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Tribes' conference focusing on mediation

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  • Robert Schmidt
    http://www.tulsaworld.com/news/article.aspx?subjectID=12&articleID=071023_1 _A7_spanc58115 Tribes conference focusing on mediation by: S.E. RUCKMAN World
    Message 1 of 1 , Oct 25, 2007
      http://www.tulsaworld.com/news/article.aspx?subjectID=12&articleID=071023_1
      _A7_spanc58115

      Tribes' conference focusing on mediation

      by: S.E. RUCKMAN World Staff Writer
      10/23/2007

      OKLAHOMA CITY -- Tribes are reaching into their pasts to resolve
      present-day disputes, a speaker said Monday at a national American Indian
      conference on indigenous peacemaking.

      Chickasaw Nation Gov. Bill Anoatubby gave welcoming remarks to more than
      100 tribal leaders from around the country who have tribal peacemaking or
      mediation programs.

      The Ada-based Chickasaw Nation recently established a peacemaking program
      within its 13-county jurisdiction. It offers mediation services in lieu of
      tribal court.

      "We believe our cultural identity is something that needs to be celebrated,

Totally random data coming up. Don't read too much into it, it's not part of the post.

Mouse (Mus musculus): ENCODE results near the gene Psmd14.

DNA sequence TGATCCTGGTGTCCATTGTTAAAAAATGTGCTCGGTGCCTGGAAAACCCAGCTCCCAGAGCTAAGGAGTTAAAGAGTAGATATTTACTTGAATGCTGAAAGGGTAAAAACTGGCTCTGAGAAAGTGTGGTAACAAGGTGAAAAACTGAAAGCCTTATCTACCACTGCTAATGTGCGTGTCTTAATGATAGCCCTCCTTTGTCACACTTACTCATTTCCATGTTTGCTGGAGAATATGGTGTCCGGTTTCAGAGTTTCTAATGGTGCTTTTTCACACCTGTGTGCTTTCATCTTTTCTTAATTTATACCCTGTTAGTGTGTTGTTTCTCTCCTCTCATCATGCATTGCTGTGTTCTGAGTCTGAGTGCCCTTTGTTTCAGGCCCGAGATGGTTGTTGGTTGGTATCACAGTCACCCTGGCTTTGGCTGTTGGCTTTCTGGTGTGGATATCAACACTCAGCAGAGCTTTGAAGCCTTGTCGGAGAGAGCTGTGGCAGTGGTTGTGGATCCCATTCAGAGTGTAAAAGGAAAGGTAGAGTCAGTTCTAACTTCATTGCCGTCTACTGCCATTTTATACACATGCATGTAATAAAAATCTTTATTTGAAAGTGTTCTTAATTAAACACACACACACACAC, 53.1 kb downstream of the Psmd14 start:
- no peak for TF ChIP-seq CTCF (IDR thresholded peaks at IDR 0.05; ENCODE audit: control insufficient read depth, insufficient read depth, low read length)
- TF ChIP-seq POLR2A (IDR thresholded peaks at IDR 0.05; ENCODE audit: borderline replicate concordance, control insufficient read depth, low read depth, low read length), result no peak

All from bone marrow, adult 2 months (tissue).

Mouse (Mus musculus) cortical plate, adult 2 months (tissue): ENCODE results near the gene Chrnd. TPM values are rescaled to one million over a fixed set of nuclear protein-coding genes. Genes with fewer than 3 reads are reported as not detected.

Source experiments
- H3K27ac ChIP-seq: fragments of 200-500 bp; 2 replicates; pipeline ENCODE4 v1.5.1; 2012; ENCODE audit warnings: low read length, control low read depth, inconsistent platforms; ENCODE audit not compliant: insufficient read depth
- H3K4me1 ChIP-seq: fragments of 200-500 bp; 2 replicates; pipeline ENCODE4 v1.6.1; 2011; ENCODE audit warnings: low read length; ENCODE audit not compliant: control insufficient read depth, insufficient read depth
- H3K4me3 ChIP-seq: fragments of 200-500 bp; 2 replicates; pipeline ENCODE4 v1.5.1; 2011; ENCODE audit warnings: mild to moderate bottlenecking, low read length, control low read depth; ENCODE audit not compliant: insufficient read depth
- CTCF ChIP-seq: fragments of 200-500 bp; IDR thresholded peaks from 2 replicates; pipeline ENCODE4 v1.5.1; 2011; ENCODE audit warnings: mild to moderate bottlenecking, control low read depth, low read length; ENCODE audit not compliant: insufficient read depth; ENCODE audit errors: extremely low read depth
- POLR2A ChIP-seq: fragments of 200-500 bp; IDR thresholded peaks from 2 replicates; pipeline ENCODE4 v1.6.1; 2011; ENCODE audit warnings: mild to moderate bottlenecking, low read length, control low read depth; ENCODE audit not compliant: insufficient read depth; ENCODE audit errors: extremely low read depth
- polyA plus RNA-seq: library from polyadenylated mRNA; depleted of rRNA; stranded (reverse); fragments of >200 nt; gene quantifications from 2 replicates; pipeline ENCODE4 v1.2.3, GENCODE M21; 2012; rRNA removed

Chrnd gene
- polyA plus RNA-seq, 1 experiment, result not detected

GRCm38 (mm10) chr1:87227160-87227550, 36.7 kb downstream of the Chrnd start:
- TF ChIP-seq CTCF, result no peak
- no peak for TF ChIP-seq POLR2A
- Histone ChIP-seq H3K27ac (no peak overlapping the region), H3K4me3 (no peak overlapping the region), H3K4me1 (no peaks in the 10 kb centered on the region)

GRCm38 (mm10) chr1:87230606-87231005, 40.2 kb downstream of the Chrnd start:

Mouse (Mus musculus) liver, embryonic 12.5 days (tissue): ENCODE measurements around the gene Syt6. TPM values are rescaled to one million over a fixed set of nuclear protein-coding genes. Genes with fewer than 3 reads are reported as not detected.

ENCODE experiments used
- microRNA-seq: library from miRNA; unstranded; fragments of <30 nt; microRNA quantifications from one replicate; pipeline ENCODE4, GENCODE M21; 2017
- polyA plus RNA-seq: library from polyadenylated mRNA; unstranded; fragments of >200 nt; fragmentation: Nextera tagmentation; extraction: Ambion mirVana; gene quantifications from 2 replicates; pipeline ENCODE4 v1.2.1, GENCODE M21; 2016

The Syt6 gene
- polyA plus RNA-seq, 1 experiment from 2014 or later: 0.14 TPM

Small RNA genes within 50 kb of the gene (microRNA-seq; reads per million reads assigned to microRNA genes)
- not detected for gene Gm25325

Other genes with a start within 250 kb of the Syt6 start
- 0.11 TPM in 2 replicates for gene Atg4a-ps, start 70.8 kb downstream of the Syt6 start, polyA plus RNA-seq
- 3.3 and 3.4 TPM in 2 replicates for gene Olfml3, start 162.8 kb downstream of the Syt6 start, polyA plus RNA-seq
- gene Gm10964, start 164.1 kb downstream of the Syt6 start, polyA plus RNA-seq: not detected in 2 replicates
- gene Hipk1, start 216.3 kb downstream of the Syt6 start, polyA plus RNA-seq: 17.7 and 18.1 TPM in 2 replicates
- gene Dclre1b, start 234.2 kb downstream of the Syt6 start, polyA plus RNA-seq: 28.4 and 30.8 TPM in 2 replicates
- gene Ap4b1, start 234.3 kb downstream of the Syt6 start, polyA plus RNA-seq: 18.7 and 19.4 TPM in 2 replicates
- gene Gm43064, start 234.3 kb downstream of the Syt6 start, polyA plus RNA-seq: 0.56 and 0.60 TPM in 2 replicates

not overcome," Anoatubby said. "Peacemaking is different because when both
      sides walk away, they're both winners."

      Although the 38,000-member Chickasaw Nation uses a tribal court system, it
      has joined other tribes in embarking on peacemaking -- or nonlegal
      mediation -- to keep tribal court caseloads down and to encourage a sense
      of community among tribal members.

      The Chickasaws looked to the Navajo Nation in the western United States and
      the Oneida Nation in Wisconsin -- which have longstanding peacemaking
      programs -- to establish its program. The systems are based on traditional
      laws as a means of finding justice, one tribal official said.

      "When you look in the mirror, you see the state of civil court, and that's
      a reflection of the white man's court, which is fine, but that doesn't
      necessarily work for us," said Stan Webster, an Oneida judicial officer.

      "We have worked to develop our system since we estab lished the system in
      1991, and we still haven't got it just right yet."

      Webster said the Oneidas' program is limited to civil issues such as
      property differences or child-custody disputes and is based, in part, on
      the tribe's traditional views.

      Sponsored by the Chickasaw Nation, the conference also presented
      discussions on finding tribal peacemakers, often respected elders, and
      building a viable program.

      The conference runs through Wednesday.
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